The authors searched for point mutations in every exon of the rhodopsin gene in 150 patients from separate families with autosomal dominant retinitis pigmentosa. Including the 4 mutations the authors reported previously, they found a total of 17 different mutations that correlate with the disease. Each of these mutations is a single-base substitution corresponding to a single amino acid substitution. Based on current models for the structure of rhodopsin, 3 of the 17 mutant amino acids are normally located on the cytoplasmic side of the protein, 6 in transmembrane domains, and 8 on the intradiscal side. Forty-three of the 150more » patients (29%) carry 1 of these mutations, and no patient has more than 1 mutation. In every family with a mutation so far analyzed, the mutation cosegregates with the disease. They found one instance of a mutation in an affected patient that was absent in both unaffected parents (i.e., a new germ-line mutation), indicating that some isolate cases of retinitis pigmentosa carry a mutation of the rhodopsin gene.« less

  20. Transmembrane Helices Tilt, Bend, Slide, Torque, and Unwind between Functional States of Rhodopsin

    PubMed Central

    Ren, Zhong; Ren, Peter X.; Balusu, Rohith; Yang, Xiaojing

    2016-01-01

    The seven-helical bundle of rhodopsin and other G-protein coupled receptors undergoes structural rearrangements as the transmembrane receptor protein is activated. These structural changes are known to involve tilting and bending of various transmembrane helices. However, the cause and effect relationship among structural events leading to a cytoplasmic crevasse for G-protein binding is less well defined. Here we present a mathematical model of the protein helix and a simple procedure to determine multiple parameters that offer precise depiction of a helical conformation. A comprehensive survey of bovine rhodopsin structures shows that the helical rearrangements during the activation of rhodopsin involve a variety of angular and linear motions such as torsion, unwinding, and sliding in addition to the previously reported tilting and bending. These hitherto undefined motion components unify the results obtained from different experimental approaches, and demonstrate conformational similarity between the active opsin structure and the photoactivated structures in crystallo near the retinal anchor despite their marked differences. PMID:27658480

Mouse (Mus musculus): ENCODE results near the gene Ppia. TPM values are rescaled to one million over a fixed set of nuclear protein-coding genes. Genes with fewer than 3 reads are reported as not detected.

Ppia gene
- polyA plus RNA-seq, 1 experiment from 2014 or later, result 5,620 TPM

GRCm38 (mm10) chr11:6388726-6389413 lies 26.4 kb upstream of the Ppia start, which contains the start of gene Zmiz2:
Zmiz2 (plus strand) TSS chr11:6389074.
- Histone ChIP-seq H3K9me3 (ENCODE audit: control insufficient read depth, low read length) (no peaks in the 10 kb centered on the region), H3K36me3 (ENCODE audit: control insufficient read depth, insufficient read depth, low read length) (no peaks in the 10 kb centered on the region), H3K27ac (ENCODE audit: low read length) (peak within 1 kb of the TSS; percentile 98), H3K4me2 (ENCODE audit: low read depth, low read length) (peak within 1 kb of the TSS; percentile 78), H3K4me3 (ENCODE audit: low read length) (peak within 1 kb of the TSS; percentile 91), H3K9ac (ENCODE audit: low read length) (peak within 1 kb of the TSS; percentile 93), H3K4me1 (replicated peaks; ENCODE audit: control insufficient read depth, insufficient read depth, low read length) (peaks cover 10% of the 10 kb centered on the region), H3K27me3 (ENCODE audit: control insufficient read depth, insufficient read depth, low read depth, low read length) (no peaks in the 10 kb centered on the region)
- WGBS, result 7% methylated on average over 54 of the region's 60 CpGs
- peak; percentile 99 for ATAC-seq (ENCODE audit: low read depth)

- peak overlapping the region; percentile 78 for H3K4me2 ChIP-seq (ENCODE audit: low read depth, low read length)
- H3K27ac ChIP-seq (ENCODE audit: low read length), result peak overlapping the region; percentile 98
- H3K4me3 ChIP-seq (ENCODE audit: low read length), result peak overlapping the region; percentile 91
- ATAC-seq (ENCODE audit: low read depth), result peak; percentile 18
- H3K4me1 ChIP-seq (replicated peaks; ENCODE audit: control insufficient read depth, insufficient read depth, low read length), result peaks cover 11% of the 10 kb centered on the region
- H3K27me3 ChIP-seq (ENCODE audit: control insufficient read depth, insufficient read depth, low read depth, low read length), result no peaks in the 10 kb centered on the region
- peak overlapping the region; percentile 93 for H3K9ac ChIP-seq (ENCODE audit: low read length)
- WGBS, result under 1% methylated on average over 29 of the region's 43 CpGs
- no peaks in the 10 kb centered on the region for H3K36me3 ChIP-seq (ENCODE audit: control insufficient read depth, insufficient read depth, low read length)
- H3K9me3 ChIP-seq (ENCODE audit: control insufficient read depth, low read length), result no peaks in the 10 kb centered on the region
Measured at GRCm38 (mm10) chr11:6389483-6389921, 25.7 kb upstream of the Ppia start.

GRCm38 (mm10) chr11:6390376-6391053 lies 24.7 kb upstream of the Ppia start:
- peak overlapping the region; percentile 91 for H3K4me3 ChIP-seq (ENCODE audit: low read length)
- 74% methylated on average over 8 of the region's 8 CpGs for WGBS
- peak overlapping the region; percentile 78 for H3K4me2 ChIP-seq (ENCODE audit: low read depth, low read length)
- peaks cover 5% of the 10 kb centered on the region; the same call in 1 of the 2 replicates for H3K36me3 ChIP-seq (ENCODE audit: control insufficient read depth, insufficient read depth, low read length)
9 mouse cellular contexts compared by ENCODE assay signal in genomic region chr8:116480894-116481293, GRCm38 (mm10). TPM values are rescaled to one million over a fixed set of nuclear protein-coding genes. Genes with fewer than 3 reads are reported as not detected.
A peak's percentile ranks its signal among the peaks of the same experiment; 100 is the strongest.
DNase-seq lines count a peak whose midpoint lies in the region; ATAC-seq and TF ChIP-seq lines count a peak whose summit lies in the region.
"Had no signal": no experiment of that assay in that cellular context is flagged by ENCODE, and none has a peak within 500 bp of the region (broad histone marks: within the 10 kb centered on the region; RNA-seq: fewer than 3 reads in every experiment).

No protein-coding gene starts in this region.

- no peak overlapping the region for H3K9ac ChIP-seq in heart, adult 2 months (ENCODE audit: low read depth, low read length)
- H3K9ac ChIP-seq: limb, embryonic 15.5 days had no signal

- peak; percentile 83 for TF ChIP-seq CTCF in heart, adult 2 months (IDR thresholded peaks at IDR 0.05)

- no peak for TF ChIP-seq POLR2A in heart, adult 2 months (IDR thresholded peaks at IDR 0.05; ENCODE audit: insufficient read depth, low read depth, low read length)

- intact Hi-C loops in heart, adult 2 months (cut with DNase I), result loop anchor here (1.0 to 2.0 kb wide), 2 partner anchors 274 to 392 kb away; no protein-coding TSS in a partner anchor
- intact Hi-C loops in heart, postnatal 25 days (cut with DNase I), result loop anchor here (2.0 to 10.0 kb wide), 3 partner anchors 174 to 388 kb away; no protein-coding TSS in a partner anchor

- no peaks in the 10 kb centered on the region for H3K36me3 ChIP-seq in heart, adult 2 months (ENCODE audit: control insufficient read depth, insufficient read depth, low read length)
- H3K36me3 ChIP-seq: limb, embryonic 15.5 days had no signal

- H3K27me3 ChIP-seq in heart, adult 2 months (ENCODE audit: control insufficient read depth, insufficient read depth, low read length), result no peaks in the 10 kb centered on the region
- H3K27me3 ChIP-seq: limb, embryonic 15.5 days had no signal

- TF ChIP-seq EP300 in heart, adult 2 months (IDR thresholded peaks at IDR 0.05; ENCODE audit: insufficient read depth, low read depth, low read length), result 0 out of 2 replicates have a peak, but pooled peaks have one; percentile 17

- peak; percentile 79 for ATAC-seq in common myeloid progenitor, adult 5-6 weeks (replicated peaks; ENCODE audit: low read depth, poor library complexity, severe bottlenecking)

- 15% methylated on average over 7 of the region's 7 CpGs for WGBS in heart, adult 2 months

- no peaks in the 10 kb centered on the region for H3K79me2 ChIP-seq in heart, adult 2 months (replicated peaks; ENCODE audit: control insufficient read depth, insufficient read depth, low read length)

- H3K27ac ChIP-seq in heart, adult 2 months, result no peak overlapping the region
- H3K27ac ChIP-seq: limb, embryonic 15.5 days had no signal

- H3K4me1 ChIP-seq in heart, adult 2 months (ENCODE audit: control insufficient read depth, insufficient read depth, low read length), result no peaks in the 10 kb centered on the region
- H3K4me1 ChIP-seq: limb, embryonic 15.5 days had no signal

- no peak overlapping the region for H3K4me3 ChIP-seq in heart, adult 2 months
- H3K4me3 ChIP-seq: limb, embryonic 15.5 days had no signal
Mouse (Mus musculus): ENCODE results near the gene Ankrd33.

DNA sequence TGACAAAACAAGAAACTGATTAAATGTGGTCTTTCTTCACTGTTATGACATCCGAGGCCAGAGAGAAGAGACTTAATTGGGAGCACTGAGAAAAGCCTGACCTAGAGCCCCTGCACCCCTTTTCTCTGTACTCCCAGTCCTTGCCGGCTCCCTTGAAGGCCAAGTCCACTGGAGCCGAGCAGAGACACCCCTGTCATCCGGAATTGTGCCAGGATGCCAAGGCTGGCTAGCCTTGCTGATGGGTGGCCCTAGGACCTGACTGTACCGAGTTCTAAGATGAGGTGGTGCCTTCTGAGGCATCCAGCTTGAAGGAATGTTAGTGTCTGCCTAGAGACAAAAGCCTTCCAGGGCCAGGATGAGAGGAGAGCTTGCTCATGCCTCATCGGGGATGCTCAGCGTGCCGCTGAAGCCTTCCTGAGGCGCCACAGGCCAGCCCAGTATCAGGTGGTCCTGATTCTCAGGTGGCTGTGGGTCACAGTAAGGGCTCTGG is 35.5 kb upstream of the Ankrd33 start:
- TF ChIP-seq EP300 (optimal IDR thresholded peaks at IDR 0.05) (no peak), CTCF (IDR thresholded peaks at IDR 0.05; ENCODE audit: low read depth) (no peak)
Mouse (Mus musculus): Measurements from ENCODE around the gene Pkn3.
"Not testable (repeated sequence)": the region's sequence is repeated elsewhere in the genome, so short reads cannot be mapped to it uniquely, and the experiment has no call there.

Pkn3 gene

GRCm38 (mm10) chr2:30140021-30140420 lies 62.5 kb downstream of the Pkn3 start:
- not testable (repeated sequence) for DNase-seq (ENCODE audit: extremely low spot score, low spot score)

1. Modulation of thermal noise and spectral sensitivity in Lake Baikal cottoid fish rhodopsins.

    PubMed

    Luk, Hoi Ling; Bhattacharyya, Nihar; Montisci, Fabio; Morrow, James M; Melaccio, Federico; Wada, Akimori; Sheves, Mudi; Fanelli, Francesca; Chang, Belinda S W; Olivucci, Massimo

    2016-12-09

    Lake Baikal is the deepest and one of the most ancient lakes in the world. Its unique ecology has resulted in the colonization of a diversity of depth habitats by a unique fauna that includes a group of teleost fish of the sub-order Cottoidei. This relatively recent radiation of cottoid fishes shows a gradual blue-shift in the wavelength of the absorption maximum of their visual pigments with increasing habitat depth. Here we combine homology modeling and quantum chemical calculations with experimental in vitro measurements of rhodopsins to investigate dim-light adaptation. The calculations, which were able to reproduce the trend of observed absorption maxima in both A1 and A2 rhodopsins, reveal a Barlow-type relationship between the absorption maxima and the thermal isomerization rate suggesting a link between the observed blue-shift and a thermal noise decrease. A Nakanishi point-charge analysis of the electrostatic effects of non-conserved and conserved amino acid residues surrounding the rhodopsin chromophore identified both close and distant sites affecting simultaneously spectral tuning and visual sensitivity. We propose that natural variation at these sites modulate both the thermal noise and spectral shifting in Baikal cottoid visual pigments resulting in adaptations that enable vision in deep water light environments.